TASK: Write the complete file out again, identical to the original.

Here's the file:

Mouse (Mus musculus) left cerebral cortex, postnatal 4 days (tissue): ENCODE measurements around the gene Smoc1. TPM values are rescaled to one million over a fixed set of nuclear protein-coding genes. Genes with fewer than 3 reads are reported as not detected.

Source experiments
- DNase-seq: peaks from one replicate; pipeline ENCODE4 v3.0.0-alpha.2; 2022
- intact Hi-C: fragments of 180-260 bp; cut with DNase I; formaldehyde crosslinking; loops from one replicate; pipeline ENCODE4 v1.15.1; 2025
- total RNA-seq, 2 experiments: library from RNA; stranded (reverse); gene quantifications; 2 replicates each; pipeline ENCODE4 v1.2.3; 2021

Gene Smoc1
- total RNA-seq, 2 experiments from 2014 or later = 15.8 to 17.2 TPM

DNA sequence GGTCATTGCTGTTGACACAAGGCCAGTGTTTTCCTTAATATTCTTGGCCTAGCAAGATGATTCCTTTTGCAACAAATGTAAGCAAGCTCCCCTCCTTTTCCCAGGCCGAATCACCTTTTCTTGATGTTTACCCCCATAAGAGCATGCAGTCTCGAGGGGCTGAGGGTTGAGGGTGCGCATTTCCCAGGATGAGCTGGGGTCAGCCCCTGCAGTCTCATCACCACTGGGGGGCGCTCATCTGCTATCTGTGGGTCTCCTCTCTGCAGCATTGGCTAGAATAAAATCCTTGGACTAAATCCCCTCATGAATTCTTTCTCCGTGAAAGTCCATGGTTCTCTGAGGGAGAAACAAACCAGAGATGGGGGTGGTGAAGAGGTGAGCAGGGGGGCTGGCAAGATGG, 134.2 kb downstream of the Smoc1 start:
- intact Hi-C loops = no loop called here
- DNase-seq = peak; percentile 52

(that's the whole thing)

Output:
Mouse (Mus musculus) left cerebral cortex, postnatal 4 days (tissue): ENCODE measurements around the gene Smoc1. TPM values are rescaled to one million over a fixed set of nuclear protein-coding genes. Genes with fewer than 3 reads are reported as not detected.

Source experiments
- DNase-seq: peaks from one replicate; pipeline ENCODE4 v3.0.0-alpha.2; 2022
- intact Hi-C: fragments of 180-260 bp; cut with DNase I; formaldehyde crosslinking; loops from one replicate; pipeline ENCODE4 v1.15.1; 2025
- total RNA-seq, 2 experiments: library from RNA; stranded (reverse); gene quantifications; 2 replicates each; pipeline ENCODE4 v1.2.3; 2021

Gene Smoc1
- total RNA-seq, 2 experiments from 2014 or later = 15.8 to 17.2 TPM

DNA sequence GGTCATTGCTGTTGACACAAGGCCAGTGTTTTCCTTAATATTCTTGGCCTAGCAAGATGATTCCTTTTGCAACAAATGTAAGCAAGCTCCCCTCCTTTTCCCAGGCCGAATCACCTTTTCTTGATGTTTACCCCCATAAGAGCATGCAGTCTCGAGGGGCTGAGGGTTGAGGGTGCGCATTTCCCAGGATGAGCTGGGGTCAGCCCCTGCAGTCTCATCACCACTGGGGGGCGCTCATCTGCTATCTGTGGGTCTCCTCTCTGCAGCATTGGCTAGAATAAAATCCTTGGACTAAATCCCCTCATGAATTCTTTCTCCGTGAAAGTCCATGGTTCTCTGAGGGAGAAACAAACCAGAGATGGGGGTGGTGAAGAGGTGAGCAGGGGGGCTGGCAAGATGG, 134.2 kb downstream of the Smoc1 start:
- intact Hi-C loops = no loop called here
- DNase-seq = peak; percentile 52